Private Banker International looks at St James’s Place (SJP) vs Schroders, in wake of the latter’s joint venture with Lloyds Bank, which could challenge SJP’s market share of the UK advisory market.
Schroders and Lloyds Bank confirmed their plans to launch a wealth management joint venture in October 2018.
Schroders Personal Wealth, as it is called, was unveiled in February, initially available to Lloyds and Bank of Scotland Private Banking eligible customers, but will be open to the wider UK market later this year.
The joint venture may owe its genesis to the success of St James’s Place in the UK wealth management market.
Inhabiting financial planning/advisory for the mass affluent has proved extremely profitable for St James’s Place, adding £15.7bn to its funds under management in 2018.
St James’s Place vs Schroders (and Lloyds?)
Something immediately in Schroders’ favour is Lloyds’ existing 21-million-strong retail client base to target.
However, PBI understands that Schroders and Lloyds are positioning their offering to appeal to the mass affluent.
It will remain to be seen to what extent Lloyds’ involvement will benefit Schroders.
“In combining Schroders’ award-winning technology and world-class investment expertise with Lloyds’ significant client base and digital capabilities, we are creating a strategic partnership which is exclusively focused on the evolving needs of UK savers and investors,” a Schroders spokesperson tells PBI.
Lloyds moved away from the advisory space in 2012, owing to the increasing pressures of post-2008 regulation.
Reputations of the big banks have not been entirely rebuilt after the crash, which explains why the retail bank has not branded the venture.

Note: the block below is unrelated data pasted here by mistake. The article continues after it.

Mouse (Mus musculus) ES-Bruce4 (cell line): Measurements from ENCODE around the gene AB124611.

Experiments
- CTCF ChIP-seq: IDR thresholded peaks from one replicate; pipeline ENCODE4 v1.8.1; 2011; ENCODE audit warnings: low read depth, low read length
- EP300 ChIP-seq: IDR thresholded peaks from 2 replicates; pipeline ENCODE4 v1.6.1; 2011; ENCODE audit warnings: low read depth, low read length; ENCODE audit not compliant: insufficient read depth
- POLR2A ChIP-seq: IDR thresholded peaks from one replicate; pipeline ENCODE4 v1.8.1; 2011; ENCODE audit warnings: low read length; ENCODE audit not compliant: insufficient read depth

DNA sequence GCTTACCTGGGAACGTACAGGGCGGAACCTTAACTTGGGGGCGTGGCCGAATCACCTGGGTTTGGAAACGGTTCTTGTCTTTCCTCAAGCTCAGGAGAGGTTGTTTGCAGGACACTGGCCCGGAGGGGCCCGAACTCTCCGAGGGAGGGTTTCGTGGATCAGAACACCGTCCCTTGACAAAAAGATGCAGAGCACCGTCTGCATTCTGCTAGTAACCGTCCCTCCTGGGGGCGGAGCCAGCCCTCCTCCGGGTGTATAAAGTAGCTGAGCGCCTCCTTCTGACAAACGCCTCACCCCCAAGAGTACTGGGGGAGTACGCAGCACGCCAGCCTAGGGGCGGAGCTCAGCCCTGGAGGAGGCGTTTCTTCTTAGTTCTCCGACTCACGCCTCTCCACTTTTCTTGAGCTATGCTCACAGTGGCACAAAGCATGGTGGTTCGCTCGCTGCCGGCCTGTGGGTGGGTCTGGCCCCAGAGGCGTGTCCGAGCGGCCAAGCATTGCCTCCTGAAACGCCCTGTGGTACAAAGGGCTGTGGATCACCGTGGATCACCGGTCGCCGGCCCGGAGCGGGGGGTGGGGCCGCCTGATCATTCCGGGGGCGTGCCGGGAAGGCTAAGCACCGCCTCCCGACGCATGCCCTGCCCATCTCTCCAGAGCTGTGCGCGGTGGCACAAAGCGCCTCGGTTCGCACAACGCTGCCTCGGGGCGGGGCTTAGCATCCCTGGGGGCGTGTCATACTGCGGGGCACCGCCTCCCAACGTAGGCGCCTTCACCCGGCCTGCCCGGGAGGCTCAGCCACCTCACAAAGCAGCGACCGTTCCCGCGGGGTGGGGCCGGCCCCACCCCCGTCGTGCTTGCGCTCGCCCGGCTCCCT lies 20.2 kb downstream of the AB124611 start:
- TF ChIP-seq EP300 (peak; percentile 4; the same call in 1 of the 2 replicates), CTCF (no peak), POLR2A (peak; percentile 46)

The success of the JV may therefore hinge on how hands-off Lloyds, which owns a 50.1% stake, intend to be.
St James’s Place vs Schroders – battle of numbers?
St James’s Place managing director Ian Gascoigne has stressed the challenge in recruiting the right people in response to Schroders’ joint venture with Lloyds.
Gascoigne also acknowledged that Schroders’ reported recruitment drive to seek 700 new advisers could target existing St James’s Place personnel.
Schroders could not confirm the accuracy of this figure however when contacted by PBI.
A 2016 report by Cazalet Consulting found that St James’s Place could boast over 3,030 advisers, dwarfing all competitors.
This puts into perspective the amount of work Schroders and Lloyds need to do in entering this market.
St James’s Place and Schroders’ thoughts
St James’s Place’s success in recent years indicates a huge demand for their advisory offering and therefore points towards a market that’s big enough to share with Schroders.
“Any new entrant into the market supports our belief that there is a significant advice gap in the UK,” a St James’s Place spokesperson tells PBI.
“A growing market combined with fewer advisers, low interest rates, tax complexity and pensions freedoms means that there has never been more demand for advice than today.”
Schroders echoes this, telling PBI, “The UK wealth management market is growing, and pension freedoms mean that the responsibility is shifting to the individual.
“This means more people than ever need help as they plan for their futures and it is more important than ever to us that we provide an excellent service to our clients.”